There’s plenty of research that suggests that exercise can be an effective treatment for depression. In some cases of depression, in fact—particularly less-severe ones—scientists have found that exercise can be as effective as antidepressants, which don’t work for everyone and can come with some annoying side effects. Previous studies have largely concentrated on aerobic exercise, like running, but new research shows that weight lifting can be a useful depression treatment, too.

The study in JAMA Psychiatry, led by sports scientists at the University of Limerick in Ireland, examined the results of 33 previous clinical trials that analyzed a total of 1877 participants. It found that resistance training—lifting weights, using resistance bands, doing push ups, and any other exercises targeted at strengthening muscles rather than increasing heart rate—significantly reduced symptoms of depression.

This held true regardless of how healthy people were overall, how much of the exercises they were assigned to do, or how much stronger they got as a result. While the effect wasn’t as strong in blinded trials—where the assessors don’t know who is in the control group and who isn’t, as is the case in higher-quality studies—it was still notable. According to first author Brett Gordon, these trials showed a medium effect, while others showed a large effect, but both were statistically significant.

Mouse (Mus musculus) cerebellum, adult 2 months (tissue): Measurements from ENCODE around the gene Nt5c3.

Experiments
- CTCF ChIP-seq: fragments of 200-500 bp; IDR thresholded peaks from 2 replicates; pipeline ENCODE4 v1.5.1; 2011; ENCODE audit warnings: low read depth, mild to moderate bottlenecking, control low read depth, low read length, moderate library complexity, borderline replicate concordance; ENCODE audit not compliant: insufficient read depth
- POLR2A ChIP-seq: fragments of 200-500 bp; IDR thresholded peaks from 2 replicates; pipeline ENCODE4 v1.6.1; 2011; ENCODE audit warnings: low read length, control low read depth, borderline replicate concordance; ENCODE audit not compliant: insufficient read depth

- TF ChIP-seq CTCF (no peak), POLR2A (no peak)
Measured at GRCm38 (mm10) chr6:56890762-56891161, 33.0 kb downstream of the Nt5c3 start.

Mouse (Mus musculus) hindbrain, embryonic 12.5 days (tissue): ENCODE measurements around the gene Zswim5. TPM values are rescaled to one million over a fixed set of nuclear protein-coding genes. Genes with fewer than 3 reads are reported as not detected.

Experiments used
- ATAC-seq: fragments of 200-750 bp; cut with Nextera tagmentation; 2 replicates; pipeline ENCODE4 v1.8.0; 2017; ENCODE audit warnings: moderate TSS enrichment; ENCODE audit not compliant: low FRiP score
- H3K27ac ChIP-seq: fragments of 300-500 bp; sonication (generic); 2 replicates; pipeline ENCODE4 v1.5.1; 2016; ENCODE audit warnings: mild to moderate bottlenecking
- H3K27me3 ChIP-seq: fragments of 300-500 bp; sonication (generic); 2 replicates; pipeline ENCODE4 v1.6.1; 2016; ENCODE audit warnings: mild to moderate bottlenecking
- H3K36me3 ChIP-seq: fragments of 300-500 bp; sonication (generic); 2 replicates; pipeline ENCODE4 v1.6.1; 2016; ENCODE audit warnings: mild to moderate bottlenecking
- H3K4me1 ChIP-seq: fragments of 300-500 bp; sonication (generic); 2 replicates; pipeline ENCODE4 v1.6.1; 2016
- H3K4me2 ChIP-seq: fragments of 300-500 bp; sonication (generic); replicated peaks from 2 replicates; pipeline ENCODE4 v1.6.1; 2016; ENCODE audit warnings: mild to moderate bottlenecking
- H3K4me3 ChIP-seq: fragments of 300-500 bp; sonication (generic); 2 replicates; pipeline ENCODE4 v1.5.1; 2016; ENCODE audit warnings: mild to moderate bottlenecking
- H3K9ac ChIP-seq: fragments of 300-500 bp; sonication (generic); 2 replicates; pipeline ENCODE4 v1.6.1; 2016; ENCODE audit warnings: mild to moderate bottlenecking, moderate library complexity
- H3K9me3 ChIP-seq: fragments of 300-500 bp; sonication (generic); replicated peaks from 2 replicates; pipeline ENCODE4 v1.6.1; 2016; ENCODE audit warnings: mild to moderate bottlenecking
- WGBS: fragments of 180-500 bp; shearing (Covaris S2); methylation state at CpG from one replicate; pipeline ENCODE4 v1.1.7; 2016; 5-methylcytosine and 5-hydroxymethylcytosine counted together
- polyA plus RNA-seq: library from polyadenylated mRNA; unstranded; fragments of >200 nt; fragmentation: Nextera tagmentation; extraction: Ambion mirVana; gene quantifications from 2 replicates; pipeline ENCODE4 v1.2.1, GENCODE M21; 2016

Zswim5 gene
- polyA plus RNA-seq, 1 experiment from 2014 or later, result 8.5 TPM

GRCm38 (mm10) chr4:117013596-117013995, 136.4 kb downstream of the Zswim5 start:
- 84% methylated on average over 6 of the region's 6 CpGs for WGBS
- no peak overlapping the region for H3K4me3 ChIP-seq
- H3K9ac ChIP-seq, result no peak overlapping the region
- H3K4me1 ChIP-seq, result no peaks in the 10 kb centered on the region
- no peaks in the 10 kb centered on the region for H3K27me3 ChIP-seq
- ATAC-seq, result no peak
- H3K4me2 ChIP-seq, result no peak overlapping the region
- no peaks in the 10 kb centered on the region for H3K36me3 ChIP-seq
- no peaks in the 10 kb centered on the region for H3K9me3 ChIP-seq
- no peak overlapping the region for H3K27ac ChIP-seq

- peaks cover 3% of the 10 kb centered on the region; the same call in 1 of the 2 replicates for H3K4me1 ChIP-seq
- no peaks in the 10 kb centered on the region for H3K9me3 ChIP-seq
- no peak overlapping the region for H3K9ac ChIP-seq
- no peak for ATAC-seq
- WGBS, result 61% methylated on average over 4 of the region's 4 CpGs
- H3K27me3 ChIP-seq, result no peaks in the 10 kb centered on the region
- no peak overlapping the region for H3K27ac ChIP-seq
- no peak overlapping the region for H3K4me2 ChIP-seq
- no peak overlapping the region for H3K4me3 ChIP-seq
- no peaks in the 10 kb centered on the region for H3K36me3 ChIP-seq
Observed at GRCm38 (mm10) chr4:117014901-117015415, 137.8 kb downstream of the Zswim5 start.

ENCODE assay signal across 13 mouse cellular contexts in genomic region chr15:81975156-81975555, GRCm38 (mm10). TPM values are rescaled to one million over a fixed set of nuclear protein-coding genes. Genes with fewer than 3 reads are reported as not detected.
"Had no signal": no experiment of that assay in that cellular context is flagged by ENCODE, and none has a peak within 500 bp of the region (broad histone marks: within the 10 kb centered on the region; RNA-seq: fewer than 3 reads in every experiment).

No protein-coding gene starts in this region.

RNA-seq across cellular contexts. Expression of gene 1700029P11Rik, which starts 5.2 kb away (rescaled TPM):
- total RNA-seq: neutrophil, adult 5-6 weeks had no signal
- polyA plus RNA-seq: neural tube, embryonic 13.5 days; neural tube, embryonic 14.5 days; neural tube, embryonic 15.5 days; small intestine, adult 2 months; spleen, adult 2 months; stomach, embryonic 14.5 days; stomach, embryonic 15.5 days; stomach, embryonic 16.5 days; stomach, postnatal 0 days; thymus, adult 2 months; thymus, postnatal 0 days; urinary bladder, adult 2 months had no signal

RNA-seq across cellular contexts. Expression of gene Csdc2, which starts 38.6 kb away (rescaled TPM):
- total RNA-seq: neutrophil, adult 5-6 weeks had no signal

The studies in the paper all looked at the effects of these training regimes on people with mild to moderate depression, and the results might not translate to people with severe depression. Unfortunately, many of the studies analyzed didn’t include information on whether or not the patients were taking antidepressants, so the researchers weren’t able to determine what role medications might play in this. However, Gordon tells Mental Floss in an email that “the available evidence supports that [resistance training] may be an effective alternative and/or adjuvant therapy for depressive symptoms that could be prescribed on its own and/or in conjunction with other depression treatments,” like therapy or medication.

There haven’t been a lot of studies yet comparing whether aerobic exercise or resistance training might be better at alleviating depressive symptoms, and future research might tackle that question. Even if one does turn out to be better than the other, though, it seems that just getting to the gym can make a big difference.